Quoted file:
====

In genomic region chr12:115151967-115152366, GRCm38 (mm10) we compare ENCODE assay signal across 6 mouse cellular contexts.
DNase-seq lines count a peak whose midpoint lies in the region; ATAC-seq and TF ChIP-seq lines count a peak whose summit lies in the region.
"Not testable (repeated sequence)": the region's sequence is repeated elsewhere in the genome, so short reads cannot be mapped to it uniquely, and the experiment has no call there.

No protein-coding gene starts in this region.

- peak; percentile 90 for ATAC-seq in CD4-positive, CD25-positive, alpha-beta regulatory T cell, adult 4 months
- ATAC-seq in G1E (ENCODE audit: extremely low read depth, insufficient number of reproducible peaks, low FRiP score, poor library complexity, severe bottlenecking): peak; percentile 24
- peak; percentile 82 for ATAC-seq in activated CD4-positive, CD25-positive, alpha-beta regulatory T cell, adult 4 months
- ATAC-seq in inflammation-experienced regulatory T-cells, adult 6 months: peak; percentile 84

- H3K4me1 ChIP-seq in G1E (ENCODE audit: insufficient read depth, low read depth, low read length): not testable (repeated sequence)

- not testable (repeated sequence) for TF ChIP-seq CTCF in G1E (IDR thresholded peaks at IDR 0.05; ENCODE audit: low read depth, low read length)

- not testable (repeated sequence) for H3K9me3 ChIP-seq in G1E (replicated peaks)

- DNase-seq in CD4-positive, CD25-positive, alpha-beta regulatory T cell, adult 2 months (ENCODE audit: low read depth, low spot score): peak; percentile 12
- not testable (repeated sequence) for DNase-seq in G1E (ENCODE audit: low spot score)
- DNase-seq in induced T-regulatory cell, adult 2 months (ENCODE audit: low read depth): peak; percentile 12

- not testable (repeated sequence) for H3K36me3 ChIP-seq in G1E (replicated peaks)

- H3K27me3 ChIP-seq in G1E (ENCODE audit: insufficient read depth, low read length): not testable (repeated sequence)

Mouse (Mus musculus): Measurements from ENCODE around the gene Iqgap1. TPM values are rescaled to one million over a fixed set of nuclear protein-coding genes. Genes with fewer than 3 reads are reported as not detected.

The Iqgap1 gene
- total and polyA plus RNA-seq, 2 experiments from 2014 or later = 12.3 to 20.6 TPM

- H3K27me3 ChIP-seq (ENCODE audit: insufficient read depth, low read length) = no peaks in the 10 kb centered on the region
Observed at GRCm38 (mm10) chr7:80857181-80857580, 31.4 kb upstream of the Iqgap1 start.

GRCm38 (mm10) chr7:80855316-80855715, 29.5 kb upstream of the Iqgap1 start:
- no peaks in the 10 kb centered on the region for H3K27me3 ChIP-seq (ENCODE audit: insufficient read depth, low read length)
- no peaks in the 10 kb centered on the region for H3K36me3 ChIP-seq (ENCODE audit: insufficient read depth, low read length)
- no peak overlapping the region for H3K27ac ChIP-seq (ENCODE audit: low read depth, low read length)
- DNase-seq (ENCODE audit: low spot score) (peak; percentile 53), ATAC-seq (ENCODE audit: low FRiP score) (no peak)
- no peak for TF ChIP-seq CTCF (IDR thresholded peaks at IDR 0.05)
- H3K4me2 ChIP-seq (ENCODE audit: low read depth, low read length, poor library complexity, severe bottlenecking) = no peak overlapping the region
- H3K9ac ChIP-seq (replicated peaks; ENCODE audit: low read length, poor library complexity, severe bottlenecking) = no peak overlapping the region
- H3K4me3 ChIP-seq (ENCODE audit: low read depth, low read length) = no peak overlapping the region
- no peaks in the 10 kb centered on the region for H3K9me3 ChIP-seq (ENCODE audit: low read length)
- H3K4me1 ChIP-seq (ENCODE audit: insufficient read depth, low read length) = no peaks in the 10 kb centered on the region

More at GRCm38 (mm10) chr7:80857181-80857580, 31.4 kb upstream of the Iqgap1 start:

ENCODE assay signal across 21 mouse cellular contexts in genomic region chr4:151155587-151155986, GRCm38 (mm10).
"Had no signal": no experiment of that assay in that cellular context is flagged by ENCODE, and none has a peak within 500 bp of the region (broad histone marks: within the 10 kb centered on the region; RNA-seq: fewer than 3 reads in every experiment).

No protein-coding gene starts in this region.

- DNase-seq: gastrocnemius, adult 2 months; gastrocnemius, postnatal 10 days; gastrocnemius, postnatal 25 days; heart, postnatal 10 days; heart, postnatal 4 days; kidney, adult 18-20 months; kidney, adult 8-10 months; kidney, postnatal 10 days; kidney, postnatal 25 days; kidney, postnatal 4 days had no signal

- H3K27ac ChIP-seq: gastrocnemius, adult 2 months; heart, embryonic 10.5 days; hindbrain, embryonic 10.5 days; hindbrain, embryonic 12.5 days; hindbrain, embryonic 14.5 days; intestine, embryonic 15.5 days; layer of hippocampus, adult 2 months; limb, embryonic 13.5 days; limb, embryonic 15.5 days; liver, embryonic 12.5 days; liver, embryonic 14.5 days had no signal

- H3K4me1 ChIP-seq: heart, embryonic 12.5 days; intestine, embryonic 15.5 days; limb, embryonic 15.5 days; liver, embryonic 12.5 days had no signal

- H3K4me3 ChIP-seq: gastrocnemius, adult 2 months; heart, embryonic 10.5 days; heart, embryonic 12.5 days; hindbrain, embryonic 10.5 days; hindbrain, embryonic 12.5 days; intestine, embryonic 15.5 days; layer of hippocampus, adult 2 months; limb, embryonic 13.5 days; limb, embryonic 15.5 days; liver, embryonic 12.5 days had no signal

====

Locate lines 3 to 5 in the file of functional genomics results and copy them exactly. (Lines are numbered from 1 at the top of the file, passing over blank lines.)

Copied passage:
"Not testable (repeated sequence)": the region's sequence is repeated elsewhere in the genome, so short reads cannot be mapped to it uniquely, and the experiment has no call there.

No protein-coding gene starts in this region.

- peak; percentile 90 for ATAC-seq in CD4-positive, CD25-positive, alpha-beta regulatory T cell, adult 4 months